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This category is for posts that raise or discuss issues related to spiritual development or its study.

If all else fails, try honesty...

This post on Slate concerns Senator McCain offering advice to President Bush about managing the spin on Iraq. He tells him, "Try candor." The article in Slate goes on to show how McCain uses this as a major strategy to deal with the press. According to the article, his strategy has worked quite effectively.

Marshall McLuhan and Tribalism

Marshall McLuhan wrote prophetically about the increasing tribalism of the global village as electronic media reduced or even erased the distances of time and space between individuals and social groupings. These distances are inevitably replaced by hardening cultural and mythical boundaries that leaders must sometimes try to cross to ensure long term survival or to connect people with God's salvific grace.

Marshall McLuhan and Tribalism

In Understanding Media, McLuhan commented, "...since the inception of the telegraph and radio, the globe has contracted, spatially, into a single large village. Tribalism is our only resource since the electro-magnetic discovery. Moving from print to electronic media we have given up an eye for an ear." The idea, I believe, is that the immediacy of electronic media tends to collapse our distances in time and space, thrusting us ever closer together, much as a large family in a small apartment.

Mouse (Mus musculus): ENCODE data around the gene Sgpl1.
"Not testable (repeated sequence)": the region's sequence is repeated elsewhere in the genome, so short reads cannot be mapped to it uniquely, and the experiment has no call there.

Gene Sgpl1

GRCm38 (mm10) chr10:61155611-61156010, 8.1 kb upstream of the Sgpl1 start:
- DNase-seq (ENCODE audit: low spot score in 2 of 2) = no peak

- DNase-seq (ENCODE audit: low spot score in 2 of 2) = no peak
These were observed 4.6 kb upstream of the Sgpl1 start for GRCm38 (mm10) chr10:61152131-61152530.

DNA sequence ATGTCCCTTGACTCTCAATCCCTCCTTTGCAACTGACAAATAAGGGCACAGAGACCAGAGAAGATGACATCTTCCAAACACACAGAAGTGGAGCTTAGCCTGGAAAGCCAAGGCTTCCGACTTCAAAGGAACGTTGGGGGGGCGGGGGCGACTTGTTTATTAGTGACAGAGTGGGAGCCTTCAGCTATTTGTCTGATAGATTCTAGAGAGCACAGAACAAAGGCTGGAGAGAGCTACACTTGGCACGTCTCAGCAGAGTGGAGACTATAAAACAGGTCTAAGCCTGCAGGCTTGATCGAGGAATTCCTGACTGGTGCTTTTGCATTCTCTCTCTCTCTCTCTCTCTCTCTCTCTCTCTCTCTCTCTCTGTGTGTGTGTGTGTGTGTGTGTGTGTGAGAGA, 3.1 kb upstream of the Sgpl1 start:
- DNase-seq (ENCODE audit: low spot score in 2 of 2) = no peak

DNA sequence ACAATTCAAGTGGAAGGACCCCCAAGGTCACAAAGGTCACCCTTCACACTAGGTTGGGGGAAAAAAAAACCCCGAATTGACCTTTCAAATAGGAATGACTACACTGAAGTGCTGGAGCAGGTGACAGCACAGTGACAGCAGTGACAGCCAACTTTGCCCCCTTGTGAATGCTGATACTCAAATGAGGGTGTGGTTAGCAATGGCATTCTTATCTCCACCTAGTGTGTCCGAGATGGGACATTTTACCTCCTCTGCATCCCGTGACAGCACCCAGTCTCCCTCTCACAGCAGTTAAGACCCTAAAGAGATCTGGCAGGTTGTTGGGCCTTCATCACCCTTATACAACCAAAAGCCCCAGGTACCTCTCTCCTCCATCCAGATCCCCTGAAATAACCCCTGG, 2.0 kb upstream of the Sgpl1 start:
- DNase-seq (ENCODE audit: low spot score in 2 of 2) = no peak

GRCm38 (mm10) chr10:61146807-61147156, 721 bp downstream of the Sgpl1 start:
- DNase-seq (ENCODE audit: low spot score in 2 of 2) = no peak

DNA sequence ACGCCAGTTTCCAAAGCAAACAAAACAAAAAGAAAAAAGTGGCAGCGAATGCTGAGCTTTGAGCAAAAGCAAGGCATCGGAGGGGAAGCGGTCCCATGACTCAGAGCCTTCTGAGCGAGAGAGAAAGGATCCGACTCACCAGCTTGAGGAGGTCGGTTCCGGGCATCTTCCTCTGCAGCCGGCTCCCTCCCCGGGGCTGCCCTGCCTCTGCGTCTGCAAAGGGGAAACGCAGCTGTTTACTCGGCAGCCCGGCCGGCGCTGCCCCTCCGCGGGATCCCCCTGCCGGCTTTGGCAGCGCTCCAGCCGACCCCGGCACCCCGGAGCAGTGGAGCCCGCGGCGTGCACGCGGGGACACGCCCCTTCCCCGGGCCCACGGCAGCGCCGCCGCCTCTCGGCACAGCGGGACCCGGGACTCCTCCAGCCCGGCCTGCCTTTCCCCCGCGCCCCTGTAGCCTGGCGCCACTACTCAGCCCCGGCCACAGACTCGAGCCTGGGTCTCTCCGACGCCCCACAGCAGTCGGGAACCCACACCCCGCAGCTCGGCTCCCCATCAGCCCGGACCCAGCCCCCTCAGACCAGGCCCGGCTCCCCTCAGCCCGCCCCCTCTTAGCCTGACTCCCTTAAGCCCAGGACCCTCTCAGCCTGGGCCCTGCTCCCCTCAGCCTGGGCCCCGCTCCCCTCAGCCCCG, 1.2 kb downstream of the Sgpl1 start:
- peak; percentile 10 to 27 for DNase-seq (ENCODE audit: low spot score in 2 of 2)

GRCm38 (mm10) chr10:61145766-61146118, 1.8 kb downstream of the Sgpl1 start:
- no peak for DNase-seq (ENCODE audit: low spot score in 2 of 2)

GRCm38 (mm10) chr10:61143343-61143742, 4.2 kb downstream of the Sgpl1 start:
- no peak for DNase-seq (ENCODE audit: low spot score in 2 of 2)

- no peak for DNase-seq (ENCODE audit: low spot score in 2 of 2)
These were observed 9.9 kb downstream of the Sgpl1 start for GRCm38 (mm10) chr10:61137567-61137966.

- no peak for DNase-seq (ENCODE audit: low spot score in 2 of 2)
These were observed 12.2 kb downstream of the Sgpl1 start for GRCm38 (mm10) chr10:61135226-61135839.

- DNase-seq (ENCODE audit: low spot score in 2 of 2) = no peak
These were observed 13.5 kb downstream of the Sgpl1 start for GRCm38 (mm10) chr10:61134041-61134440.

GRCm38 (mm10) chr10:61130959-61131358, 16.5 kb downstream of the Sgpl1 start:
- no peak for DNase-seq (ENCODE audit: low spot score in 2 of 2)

Psycho-Social Issues

This page is dedicated to issues of psychology and sociology insofar as they help define the context of spiritual growth.

Albertus Magnus

Albertus Magnus (or, Albert the Great) a saint and doctor of the Catholic, or Universal, Church, was instrumental in the development of the theory of universals. Built upon Plato's theory of ideals, the theory of universals held that there are ideal ideas of things, and that these ideal ideas are in the mind of God. This theory formalizes a fundamental ground of Aristotle's logic, formalizes it and gives it a theological underpinning. This theory contrasts with its opposite, which philosophers call nominalism.


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